It was in 1959 that he confirmed his old-car bias by buying his well-known Züst, and it has been a faithful servant ever since. “I went on honeymoon in it, we brought all our newborn children back in it, my sons passed their tests in it, and in November my son Ben, who now owns it, will use it for his wedding.” And it was regular London transport; I recall it sometimes outside Standard House, dribbling fluids while Roger conferred with WB or Mr Tee.

The Züst was soon joined by Roger’s first Bentley, a 3-litre saloon costing £26, in which he once packed the entire Australian rowing team plus girlfriends (the Commonwealth Games were on in Cardiff). When it promptly caught fire in protest, the team managed to extinguish it with quick thinking and what Roger calls “available resources”. Notwithstanding, he entered his first race in it, at Oulton Park, and was hooked. An open 3-litre supplanted it, which was the basis of the 3/8-litre the junior Collings now race.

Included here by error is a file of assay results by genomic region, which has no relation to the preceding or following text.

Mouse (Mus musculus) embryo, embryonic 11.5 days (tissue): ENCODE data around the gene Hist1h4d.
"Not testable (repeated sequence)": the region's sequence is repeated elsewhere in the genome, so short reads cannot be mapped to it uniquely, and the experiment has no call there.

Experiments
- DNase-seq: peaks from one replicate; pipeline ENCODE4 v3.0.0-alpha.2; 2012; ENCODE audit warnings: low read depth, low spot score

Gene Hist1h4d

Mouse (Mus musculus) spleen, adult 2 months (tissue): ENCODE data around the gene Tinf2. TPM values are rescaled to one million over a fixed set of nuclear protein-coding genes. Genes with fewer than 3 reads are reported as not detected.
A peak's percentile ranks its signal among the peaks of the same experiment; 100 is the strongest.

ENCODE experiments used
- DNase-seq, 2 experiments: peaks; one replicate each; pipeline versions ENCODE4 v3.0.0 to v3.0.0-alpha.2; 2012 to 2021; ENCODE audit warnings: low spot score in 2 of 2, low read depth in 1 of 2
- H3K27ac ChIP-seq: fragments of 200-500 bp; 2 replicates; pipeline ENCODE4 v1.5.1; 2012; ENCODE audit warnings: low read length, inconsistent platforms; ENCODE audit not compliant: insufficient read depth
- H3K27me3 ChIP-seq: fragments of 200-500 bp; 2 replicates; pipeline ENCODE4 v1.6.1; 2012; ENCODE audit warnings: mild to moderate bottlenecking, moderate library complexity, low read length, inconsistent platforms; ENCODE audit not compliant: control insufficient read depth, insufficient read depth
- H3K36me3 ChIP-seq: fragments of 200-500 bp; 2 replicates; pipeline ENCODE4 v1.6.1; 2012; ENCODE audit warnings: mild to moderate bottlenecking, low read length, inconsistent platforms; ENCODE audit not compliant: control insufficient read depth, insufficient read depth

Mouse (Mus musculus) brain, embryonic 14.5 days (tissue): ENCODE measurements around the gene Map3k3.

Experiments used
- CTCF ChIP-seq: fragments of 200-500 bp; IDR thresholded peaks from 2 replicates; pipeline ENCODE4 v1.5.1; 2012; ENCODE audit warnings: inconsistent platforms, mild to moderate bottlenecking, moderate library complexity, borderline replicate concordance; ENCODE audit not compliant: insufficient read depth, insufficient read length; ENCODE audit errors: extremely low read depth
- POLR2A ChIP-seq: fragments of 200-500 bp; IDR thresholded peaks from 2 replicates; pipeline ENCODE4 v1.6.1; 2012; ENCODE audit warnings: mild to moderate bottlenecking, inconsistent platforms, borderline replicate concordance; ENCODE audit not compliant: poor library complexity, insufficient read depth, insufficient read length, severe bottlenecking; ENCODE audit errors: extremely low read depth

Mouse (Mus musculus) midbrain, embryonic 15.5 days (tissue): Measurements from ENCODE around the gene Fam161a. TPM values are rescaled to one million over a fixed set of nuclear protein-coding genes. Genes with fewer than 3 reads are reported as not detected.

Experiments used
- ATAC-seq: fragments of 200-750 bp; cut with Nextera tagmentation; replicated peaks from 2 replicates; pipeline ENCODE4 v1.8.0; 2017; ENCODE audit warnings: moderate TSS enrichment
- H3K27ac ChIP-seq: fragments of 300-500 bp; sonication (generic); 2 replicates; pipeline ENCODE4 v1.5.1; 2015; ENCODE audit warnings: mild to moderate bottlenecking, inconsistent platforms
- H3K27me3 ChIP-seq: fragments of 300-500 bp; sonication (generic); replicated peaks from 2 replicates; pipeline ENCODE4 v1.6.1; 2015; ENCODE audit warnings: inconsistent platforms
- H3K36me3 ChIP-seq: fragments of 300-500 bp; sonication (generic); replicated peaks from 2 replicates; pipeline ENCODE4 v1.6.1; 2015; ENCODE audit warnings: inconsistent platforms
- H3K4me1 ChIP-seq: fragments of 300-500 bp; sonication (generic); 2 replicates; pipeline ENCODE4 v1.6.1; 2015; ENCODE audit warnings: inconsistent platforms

And then the veterans arrived. A 1904 Humber took him to Brighton for the first time in 1964, and there were an 1899 Benz and a 1904 Darracq before the car which became his emblem, the red 1903 Mercedes 60hp he bought in 1970.

In this automotive landmark, the Porsche 959 of its clay, Collings astonished spectators at races, trials, and the Brighton run, outrunning machines decades younger and winning the VSCC Edwardian Trophy for 10 years on the trot. (WB reminds me he got into trouble for arriving at Brighton too early, with the Founder Editor aboard.) In 1973 Collings and WB commemorated the 70th anniversary of the Gordon Bennett Trophy by matching the mileage of the race, hammering from Glamorgan to Beaulieu and back in the Mercedes with barely a stop. Roger was, says WB, the only person who would do it.

In 1970 Sam Clutton proposed Collings for the VSCC committee, and he has been central to the club since, serving as President from 1986-90. They were, he says, “extremely happy days, especially as I was leading a vintage club with a veteran car”.